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vii LIST OF TABLES TABLE 1. Syrian Economic Indicators ................................ ................................ ......................... 21 2. Defining VUCA ................................ ................................ ................................ ........... 40

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viii LIST OF FIGURES FIGURE 1. Ethnic Composition of Syria ................................ ................................ ................................ 19 2 Syrian Rebels Fragmented and Unruly ................................ ................................ ............ 23 3. Foreign Fighters Routes to Iraq ................................ ................................ ........................... 25 4. Syrian Supreme Military Command: Area of Operations ................................ ................... 28 5 Islamic State of Syria and Iraq Territorial Control ................................ ........................... 33 6. Russian Airstrikes throughout Syria: September 30 to October 12, 2015 ........................... 37 ..42 9. Syria Territorial Control ..5 2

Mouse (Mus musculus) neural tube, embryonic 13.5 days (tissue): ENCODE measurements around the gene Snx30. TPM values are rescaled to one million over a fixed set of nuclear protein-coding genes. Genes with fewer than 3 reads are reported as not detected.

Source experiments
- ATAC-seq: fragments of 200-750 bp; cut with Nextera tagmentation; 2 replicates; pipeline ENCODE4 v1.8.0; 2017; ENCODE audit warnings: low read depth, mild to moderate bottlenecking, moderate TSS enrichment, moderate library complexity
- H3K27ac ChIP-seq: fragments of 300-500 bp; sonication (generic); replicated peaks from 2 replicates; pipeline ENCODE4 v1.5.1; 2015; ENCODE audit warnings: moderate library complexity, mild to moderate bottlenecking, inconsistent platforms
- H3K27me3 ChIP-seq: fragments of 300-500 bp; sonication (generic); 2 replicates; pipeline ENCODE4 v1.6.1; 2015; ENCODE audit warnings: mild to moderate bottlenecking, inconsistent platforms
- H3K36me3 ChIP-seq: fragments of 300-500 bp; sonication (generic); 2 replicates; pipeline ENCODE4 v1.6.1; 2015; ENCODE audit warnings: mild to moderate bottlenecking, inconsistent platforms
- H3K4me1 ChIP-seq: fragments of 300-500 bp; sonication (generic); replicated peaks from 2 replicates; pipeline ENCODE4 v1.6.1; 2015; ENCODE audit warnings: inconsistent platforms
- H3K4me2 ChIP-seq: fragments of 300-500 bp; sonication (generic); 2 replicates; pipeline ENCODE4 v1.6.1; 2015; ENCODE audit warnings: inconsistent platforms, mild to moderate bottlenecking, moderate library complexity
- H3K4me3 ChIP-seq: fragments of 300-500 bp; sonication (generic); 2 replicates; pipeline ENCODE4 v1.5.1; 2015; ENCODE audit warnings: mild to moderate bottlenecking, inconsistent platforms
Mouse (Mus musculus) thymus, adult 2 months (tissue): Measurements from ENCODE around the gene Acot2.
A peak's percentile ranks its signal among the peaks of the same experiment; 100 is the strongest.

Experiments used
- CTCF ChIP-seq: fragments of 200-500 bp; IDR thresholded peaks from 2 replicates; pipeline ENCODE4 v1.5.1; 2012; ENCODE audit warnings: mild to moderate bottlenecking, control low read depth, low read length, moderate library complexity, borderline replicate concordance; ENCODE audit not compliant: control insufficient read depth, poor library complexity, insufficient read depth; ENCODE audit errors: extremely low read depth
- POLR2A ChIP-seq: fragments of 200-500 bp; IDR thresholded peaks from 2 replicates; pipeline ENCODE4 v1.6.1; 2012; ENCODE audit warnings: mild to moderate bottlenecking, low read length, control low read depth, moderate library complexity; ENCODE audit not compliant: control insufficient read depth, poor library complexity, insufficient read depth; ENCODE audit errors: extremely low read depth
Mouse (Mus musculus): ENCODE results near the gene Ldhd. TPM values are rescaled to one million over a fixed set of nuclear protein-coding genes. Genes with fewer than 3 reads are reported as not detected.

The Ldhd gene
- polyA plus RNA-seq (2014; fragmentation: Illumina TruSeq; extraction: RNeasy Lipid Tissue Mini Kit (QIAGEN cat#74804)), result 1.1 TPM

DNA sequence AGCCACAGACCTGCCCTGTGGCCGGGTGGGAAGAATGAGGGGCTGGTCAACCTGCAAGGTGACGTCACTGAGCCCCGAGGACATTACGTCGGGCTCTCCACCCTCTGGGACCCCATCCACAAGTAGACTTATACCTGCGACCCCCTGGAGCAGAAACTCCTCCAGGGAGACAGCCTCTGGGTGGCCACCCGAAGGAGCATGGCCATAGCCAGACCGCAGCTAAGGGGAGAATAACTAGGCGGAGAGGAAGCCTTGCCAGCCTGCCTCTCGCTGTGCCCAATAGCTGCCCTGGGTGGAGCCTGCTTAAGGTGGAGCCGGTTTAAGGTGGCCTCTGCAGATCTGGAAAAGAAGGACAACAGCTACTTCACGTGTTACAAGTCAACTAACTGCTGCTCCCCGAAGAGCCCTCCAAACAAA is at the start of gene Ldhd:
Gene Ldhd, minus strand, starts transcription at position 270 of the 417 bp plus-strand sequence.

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1 CHAPTER I AN INTRODUCTION TO WARFARE A cursory examination of warfare reveals that war is not a game of chess, but a vast social spectacle with i nfinite and ever expanding varia bles, some of which elude analysis ( Galula 1964; Mack 1975). A routine examination demonstrates a globe that is in an ominous state ; on the verge of a new king of organized violence, a new style of warfare. France and Belgium have been under a state of siege after synchroni zed terrorist attacks resulting in a massive manhunt through out Europe. Ukraine is still reacting to the Russian occupation of t he Crimea and the Eastern Frontier. Africa is rebounding from terrorist attacks in Mali Nigeria, Cameroon, and Egypt. Republic of China continues to build a chain of islands throughou t the South China Sea claiming them as its own sovereign territory, threatening the freedom of navigation along highly traveled trade routes. Lastly, in Southwest Asia, civil wars and proxy wars continue to pull a part the basic fabrics of life. The world is a melancholy place; every continent international peace and security is threatened as the world sits on the verge of a new kind of organized violence, on the verge of a new generation of warfare War is catalogued as an act of coercion that developed as a by movement to modernity (Kaldor 1999). The impact of modernity on warfare is the prominent dependent variable, which has transformed, adapted, and evolved warfare over the centur ies This article attempts to provide a theoretical perspective of warfar transformation, specifically how the institutionalization of globalization and the War on